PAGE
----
The significant difference between COBE and WMAP is resolution. The COBE DMR maps has a resolution on the sky of about 7°, but WMAP has a resolution that is about 1° down to ¼°. Following 10 years after COBE, WMAP is the only post-COBE experiment to date, which has mapped the whole sky.
Unlike COBE, which was relatively insensitive to anisotropies in the CMBR, the WMAP observatory is designed to measure those anisotropies. That makes WMAP the first all-sky anisotropy mapper. The anisotropies are used to derive several cosmological parameters. It is possible to build a physical model of the universe, by a detailed analysis of anisotropies in the CMBR. So the significant result from WMAP is that, unlike COBE, it can contribute to the developments of such parameters as the Hubble constant, the age of the universe, the presence of dark matter, and the presence of a cosmological constant.
The result that seems to have gotten the most press is a derived age for the universe of 13.7±0.2 billion years. Other results support inflationary cosmology, the presence of non-baryonic dark matter, and a non-zero cosmological constant. I'll discuss these, and other results, in the next section as well.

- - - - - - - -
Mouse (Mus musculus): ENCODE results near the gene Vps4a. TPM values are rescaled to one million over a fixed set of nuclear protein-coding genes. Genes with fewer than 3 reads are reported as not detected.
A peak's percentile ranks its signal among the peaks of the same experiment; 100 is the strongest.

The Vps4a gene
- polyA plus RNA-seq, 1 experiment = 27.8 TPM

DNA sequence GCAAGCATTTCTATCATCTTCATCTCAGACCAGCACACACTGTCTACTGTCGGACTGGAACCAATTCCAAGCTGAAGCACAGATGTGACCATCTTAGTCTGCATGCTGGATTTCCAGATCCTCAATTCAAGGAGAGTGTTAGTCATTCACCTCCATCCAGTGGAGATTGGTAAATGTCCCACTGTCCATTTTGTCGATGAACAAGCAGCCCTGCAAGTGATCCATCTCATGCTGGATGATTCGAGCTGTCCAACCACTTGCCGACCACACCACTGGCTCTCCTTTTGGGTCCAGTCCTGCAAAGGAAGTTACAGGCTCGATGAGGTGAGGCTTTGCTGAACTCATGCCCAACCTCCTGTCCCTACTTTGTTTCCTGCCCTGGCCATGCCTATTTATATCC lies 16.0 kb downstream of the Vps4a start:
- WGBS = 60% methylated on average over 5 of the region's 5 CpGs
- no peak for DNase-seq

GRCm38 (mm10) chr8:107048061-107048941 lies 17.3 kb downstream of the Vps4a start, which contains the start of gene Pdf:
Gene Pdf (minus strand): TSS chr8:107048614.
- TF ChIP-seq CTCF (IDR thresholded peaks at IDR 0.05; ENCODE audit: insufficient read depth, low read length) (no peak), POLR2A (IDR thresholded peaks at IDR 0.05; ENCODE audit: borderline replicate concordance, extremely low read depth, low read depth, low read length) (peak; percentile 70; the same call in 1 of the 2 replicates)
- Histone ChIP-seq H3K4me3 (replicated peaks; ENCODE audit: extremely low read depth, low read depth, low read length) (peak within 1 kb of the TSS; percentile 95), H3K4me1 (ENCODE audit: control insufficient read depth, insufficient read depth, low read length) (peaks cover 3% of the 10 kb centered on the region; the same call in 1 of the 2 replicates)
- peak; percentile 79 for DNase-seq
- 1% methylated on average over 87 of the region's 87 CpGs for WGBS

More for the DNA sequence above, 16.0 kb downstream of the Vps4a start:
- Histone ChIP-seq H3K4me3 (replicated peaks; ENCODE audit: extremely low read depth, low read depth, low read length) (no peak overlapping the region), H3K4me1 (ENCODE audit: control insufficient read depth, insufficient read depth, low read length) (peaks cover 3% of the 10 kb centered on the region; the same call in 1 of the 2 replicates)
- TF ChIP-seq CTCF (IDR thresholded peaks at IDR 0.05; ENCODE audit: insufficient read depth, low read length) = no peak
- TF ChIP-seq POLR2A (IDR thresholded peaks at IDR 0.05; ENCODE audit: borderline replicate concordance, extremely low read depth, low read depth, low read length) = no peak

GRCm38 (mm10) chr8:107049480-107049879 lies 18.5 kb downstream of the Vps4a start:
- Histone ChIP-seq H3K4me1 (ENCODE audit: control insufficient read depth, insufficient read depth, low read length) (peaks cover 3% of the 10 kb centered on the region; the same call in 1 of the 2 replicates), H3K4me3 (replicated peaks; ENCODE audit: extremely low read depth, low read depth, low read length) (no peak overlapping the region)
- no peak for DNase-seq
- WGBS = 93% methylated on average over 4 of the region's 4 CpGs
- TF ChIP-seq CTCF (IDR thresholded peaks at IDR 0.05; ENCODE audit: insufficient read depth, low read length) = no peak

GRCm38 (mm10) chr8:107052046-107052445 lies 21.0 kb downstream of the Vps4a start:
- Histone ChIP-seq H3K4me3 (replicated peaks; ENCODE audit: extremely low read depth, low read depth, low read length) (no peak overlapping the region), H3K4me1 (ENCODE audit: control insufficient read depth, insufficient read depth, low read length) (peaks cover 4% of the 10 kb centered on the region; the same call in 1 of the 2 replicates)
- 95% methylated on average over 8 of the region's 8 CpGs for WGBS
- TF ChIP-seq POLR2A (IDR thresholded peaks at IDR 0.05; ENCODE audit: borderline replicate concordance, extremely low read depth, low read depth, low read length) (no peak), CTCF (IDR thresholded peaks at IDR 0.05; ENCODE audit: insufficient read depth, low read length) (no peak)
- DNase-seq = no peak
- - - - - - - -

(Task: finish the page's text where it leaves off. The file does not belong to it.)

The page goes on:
This section is a short note on what has come to be known as the concordance cosmology. The esoteric worls of CMBR cosmology meets the more well known areas of cosmology, like the HST Key Project, in the ability to derive cosmological parameters from the angular power spectrum of the CMBR. What is remarkable is that these very different approaches to cosmology are yielding essentially the same results. It really amounts to a new era in cosmology; instead of various methods & observations pointing off in different directions, now all of the methods and observations point towards the same basic model of the universe. This creates a strong confidence in the reality of Big Bang cosmology in general, and the specific details of a workable Big Bang model of the universe. The CMBR angular power spectrum, measurements of the Hubble constant via the extragalactic distance scale using cepheid variable stars, and more recent implications of high redshift type Ia supernovae, all lead to the same small set of conclusions.
It certainly appears that we are zeroing in on a real cosmology, and this may be one of the key scientific features of the beggining of the 21st century. After decades of confusion, cosmology is settling in as an exact science. Our ability to make precise measurements of the CMBR is a major feature of that new scientific environment.
Places to go on the web, where you can deal with the CMBR and Big Bang cosmology in far more detail than I can handdle here on my one small webpage.
Tim Thompson July 2002, updated January 2004